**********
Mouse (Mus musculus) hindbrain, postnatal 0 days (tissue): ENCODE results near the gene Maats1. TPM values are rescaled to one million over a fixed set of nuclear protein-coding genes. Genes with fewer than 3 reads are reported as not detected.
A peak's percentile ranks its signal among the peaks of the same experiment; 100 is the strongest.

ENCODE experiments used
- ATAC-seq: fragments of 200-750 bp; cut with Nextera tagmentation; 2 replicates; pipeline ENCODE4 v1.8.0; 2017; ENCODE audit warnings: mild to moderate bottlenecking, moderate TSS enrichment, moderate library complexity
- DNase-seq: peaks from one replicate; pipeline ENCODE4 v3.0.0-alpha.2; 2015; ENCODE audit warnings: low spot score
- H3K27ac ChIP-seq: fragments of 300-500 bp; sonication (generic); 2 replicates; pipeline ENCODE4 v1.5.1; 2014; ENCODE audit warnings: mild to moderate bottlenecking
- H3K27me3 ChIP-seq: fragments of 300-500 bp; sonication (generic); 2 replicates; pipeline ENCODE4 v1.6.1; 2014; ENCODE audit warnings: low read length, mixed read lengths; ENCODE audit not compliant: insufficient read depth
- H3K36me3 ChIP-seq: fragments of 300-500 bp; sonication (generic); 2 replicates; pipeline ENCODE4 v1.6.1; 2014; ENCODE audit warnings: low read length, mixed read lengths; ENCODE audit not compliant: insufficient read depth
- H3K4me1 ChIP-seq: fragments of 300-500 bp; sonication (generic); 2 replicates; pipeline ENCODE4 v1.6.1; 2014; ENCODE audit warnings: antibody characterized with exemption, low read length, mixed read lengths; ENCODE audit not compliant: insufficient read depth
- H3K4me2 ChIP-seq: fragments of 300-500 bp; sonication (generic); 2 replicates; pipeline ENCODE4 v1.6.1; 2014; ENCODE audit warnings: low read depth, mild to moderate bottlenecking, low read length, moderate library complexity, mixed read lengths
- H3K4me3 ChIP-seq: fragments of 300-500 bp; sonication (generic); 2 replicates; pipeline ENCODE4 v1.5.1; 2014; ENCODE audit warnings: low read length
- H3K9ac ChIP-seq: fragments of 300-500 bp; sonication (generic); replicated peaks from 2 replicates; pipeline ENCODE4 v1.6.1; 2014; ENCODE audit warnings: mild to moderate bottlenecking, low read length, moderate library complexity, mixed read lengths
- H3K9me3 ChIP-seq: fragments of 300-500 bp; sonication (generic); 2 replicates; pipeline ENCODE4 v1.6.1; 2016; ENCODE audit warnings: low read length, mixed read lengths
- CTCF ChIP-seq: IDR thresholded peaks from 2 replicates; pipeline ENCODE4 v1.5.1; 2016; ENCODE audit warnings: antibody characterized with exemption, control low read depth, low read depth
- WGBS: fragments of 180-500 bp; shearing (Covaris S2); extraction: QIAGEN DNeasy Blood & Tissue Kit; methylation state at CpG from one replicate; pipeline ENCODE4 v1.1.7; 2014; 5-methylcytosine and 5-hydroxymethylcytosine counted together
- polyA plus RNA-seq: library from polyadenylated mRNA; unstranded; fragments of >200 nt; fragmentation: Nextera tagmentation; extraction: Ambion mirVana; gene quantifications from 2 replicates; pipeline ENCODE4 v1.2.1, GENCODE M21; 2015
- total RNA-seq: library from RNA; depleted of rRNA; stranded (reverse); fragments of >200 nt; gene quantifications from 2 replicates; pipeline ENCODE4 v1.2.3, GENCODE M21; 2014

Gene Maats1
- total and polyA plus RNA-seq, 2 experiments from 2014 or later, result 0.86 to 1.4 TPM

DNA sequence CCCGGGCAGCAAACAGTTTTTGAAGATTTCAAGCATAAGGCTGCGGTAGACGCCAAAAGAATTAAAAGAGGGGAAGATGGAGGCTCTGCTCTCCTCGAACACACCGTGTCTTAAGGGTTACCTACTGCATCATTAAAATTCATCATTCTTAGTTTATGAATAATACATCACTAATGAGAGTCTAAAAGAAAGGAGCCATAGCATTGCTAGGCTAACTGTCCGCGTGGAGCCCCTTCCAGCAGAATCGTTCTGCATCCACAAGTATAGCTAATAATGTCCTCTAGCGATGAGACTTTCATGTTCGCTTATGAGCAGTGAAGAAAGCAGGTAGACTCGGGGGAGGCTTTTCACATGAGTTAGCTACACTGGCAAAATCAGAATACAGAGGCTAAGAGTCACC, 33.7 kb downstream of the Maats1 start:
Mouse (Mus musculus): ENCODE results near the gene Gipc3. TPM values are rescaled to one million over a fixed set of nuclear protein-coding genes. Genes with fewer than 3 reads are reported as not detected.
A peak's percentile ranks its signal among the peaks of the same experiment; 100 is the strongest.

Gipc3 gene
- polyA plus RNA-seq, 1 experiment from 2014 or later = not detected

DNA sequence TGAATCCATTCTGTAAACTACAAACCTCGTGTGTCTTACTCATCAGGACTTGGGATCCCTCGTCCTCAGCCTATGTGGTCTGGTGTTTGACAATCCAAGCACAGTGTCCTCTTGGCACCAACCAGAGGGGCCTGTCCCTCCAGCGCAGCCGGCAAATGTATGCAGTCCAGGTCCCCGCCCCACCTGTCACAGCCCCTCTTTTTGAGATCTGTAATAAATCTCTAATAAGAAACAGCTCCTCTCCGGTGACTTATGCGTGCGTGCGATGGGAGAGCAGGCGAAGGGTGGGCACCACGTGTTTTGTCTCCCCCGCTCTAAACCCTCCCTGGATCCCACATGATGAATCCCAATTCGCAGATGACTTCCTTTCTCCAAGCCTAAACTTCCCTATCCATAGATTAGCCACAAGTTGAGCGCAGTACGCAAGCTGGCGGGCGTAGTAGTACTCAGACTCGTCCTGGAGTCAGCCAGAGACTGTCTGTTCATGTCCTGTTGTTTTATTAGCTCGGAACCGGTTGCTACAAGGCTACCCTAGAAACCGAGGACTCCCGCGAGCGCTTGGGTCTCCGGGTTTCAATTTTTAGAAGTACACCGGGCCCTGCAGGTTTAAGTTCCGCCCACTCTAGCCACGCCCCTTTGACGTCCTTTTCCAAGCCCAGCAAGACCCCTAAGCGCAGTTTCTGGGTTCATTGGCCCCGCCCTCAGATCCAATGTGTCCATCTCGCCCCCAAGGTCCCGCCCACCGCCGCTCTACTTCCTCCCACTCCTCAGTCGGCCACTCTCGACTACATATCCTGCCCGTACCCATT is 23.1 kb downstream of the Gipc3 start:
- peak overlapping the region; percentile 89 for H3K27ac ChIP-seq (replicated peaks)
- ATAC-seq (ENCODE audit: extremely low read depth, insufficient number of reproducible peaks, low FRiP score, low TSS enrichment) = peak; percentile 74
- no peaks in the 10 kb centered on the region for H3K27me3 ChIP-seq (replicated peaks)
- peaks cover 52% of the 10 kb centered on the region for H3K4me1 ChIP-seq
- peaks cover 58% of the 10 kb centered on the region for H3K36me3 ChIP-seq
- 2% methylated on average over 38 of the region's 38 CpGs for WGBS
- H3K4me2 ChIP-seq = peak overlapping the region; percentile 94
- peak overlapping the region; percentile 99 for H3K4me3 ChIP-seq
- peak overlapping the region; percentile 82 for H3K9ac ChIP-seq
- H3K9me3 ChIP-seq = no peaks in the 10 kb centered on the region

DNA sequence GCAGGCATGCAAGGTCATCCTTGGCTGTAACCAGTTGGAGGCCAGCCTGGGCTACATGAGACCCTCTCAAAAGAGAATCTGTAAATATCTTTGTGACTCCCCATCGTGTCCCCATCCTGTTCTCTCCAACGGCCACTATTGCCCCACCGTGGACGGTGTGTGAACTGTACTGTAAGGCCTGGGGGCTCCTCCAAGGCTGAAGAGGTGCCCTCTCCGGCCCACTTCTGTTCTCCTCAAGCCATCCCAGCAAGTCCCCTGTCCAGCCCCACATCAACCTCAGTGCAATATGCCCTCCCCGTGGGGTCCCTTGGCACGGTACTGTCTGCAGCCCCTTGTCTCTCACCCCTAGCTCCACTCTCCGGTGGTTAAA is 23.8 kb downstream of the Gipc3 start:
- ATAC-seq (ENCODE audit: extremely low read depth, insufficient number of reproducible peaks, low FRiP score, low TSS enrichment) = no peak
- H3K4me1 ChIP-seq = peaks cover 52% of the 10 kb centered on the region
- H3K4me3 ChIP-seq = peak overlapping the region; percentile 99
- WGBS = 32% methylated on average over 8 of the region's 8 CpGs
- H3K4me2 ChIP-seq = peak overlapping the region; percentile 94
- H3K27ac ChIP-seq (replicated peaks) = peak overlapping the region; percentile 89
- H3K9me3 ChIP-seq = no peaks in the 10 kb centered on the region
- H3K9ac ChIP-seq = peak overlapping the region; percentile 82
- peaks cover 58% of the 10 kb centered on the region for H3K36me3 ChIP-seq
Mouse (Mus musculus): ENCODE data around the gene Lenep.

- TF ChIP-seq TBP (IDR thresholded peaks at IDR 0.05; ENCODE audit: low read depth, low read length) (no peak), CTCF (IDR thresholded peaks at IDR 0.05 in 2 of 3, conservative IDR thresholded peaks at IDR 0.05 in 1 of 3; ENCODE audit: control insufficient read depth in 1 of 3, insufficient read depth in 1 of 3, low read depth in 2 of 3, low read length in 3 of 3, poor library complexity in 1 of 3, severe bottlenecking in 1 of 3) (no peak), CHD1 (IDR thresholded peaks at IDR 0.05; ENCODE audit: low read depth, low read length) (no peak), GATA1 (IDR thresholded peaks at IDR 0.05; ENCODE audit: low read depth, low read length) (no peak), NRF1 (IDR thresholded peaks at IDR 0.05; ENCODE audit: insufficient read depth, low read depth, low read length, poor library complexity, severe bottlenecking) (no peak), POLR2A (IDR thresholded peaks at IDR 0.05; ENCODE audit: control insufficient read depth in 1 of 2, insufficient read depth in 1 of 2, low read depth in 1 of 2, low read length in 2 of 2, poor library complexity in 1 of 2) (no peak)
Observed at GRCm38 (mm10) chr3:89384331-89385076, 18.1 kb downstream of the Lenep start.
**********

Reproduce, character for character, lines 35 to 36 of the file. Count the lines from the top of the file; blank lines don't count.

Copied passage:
- H3K9me3 ChIP-seq = no peaks in the 10 kb centered on the region

DNA sequence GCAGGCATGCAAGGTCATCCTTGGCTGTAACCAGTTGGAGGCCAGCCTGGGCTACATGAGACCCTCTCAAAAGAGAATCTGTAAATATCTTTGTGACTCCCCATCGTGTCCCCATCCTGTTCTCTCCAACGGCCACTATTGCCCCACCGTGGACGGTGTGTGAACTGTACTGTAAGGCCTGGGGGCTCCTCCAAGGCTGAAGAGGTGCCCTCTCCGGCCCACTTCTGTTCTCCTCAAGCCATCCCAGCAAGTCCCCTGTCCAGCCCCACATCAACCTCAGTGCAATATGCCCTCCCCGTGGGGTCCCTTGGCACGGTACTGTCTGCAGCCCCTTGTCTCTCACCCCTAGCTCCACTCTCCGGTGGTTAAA is 23.8 kb downstream of the Gipc3 start: